Asrock Z790/H770 motherboard list confirms Intel Raptor Lake will support DDR4

midian182

Posts: 7,895   +82
Staff member
What just happened? Intel's next processor series, Raptor Lake, won't be taking its cue from AMD's Zen 4 platform by supporting only DDR5 memory. It was long suspected that this would be the case, but a leaked list of upcoming Asrock Z790 and H770 motherboards confirms that the 13-gen chips will support both memory types.

VideoCardz obtained the list of Asrock flagship Z790 and mid-range H770 mobos. It includes both DDR4 and DDR5 variants of certain boards, much like the current 600-series chipset mobos used by Alder Lake.

Alder Lake is Intel's first consumer chip series to support DDR4 and DDR5, depending on which board you buy, but some feared that its Raptor Lake successor would use only the more expensive DDR5 variant.

There have long been rumors that Intel intends to keep support for both memory types with Raptor Lake. Given that the next-gen CPUs share the same LGA 1700 socket as Alder Lake and will be backward compatible with 600-series chipsets—Alder Lake CPUs will work on 700-series boards, too—it's not too surprising that Intel is refusing to drop DDR4.

Intel's stance is a contrast to AMD's Zen 4-based processors arriving later this year—possibly in September with a lineup that will mirror the Ryzen 5000 launch. The Ryzen 7000 series will only support DDR5, meaning anyone hoping to bring their DDR4 modules with them when they upgrade will be disappointed.

Asrock's list of 13th-gen motherboards consists of nine Z790 boards and three H770 boards, with four of the 12 being DDR4 versions. Here's the full list:

  • ASRock Z790 Taichi
  • ASRock Z790 Pro RS/D4
  • ASRock Z790 PG Lightning
  • ASRock Z790 PG Lightning/D4
  • ASRock Z790M PG Lightning/D4
  • ASRock Z790 PG Riptide
  • ASRock Z790M PG Riptide
  • ASRock Z790-C
  • ASRock Z790-C/D4
  • ASRock H770 PG Lightning
  • ASRock H770 PG Lightning/D4
  • ASRock H770 Steel Legend

The good news is that DDR5 prices are falling, but they remain more expensive than their predecessor, which could give Intel an advantage over AMD in the battle of next-gen chips.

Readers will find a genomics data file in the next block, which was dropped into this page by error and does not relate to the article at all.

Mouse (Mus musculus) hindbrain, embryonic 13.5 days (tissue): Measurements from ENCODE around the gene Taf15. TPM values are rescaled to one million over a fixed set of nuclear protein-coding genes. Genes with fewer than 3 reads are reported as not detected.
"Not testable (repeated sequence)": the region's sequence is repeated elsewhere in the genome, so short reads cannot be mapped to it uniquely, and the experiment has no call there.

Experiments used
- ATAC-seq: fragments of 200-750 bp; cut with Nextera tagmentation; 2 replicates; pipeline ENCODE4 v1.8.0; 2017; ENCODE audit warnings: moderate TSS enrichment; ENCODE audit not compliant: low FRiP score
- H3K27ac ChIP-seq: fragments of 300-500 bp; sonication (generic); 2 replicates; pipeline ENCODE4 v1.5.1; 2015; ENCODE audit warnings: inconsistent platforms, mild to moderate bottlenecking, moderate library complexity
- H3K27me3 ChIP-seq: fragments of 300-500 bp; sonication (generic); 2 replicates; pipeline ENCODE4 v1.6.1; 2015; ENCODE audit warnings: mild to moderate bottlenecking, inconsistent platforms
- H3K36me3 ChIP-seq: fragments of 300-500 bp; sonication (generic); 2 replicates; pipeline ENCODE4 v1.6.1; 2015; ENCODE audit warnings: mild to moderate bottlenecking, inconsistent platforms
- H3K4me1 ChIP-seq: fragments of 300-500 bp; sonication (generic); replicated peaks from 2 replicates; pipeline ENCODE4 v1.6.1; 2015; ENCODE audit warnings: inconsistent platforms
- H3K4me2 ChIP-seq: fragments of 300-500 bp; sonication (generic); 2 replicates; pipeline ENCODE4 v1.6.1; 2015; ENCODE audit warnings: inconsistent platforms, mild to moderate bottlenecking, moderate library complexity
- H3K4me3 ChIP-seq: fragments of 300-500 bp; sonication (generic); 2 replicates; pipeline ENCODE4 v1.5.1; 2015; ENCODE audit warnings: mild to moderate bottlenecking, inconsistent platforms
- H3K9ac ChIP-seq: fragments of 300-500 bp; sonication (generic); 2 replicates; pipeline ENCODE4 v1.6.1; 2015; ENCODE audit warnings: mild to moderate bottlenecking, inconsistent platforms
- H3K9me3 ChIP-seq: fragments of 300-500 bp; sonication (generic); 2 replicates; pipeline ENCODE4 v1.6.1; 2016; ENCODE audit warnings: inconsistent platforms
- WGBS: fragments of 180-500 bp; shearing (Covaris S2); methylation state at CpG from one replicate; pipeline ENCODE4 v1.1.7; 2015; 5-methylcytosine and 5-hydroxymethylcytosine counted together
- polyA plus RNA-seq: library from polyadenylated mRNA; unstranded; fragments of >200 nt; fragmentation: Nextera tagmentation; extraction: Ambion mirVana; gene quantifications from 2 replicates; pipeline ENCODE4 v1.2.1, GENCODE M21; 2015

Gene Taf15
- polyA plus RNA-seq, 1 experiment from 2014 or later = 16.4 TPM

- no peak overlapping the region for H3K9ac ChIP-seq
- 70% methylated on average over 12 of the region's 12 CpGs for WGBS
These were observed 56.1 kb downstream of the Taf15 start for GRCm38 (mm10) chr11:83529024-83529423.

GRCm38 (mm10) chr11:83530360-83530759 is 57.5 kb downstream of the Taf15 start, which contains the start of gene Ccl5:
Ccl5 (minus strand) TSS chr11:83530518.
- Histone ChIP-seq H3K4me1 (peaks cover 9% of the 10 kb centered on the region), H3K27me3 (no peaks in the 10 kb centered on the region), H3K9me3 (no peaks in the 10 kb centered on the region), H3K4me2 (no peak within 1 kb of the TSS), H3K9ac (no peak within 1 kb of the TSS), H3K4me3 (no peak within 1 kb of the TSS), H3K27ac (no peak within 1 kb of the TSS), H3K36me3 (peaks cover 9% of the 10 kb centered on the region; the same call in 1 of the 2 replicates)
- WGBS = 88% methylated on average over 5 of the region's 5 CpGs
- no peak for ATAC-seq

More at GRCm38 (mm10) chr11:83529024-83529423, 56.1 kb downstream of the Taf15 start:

Raptor Lake, which arrives later this year, will increase Alder Lake's maximum number of Efficiency cores (Gracemont) to 16, bringing the total max core count to 24. The chips are also rumored to feature boost clocks that reach 5.8 GHz.

Permalink to story.

 

Irata

Posts: 2,109   +3,642
Intel's stance is a contrast to AMD's Zen 4-based processors arriving later this year—possibly in September with a lineup that will mirror the Ryzen 5000 launch. The Ryzen 7000 series will only support DDR5, meaning anyone hoping to bring their DDR4 modules with them when they upgrade will be disappointed.

They might be less disappointed when they discover that this is a choice to ensure platform longevity.

And who knows, Zen 4 might actually benefit from DDR5 across the board.

Regarding bringing DDR4 over - that would imply someone moving over from a relatively recent and at the least mid range system, unless they want to bring over their old DDR4-2400 (or similar) from their 6700K system. That should guarantee top performance on their new Raptor Lake system.
Never mind the fact that this would make their old system unusable / lower resale value.
 

Mr Majestyk

Posts: 1,215   +1,110
Well AMD is rumoured to be developing a Zen 4 with DDR4 support, maybe when they release lower end Zen 4 models, they won't be able to compete in the budget range with DDR5 only for the cpu.
 

hahahanoobs

Posts: 4,446   +2,416
They might be less disappointed when they discover that this is a choice to ensure platform longevity.

And who knows, Zen 4 might actually benefit from DDR5 across the board.

Regarding bringing DDR4 over - that would imply someone moving over from a relatively recent and at the least mid range system, unless they want to bring over their old DDR4-2400 (or similar) from their 6700K system. That should guarantee top performance on their new Raptor Lake system.
Never mind the fact that this would make their old system unusable / lower resale value.
The issue isn't whether Zen 4 will benefit from DDR5, it's the cost. DDR5 could still be somewhat expensive when Zen 4 is released with no rush for Intel users to buy it.

With Intel already saying RPL supports DDR4, that could mean DDR5 prices won't drop as much as they would have for Intel and AMD both if RPL was DDR5 only.

DDR4 3200MHz has existed since 2016. Not sure why you chose Skylake and 2400MHz specifically.
 
Last edited:

yRaz

Posts: 4,413   +5,144
The issue isn't whether Zen 4 will benefit from DDR5, it's the cost. DDR5 could still be somewhat expensive when Zen 4 is released with no rush for Intel users to buy it.

With Intel already saying RPL supports DDR4, that could mean DDR5 prices won't drop as much as they would have for Intel and AMD both if RPL was DDR5 only.

DDR4 3200MHz has existed since 2016. Not sure why you chose Skylake and 2400MHz specifically.
One reason that I think Zen 4 will push for DDR5 is that Zen seems to run considerably faster with the memory controller set to 1:1 and it's just a bandwidth hog. 4000mhz is much easier to achieve on DDR5 than it is on DDR4. Inreased memory bandwidth on Zen 4 might be part of where their performance claims are coming from.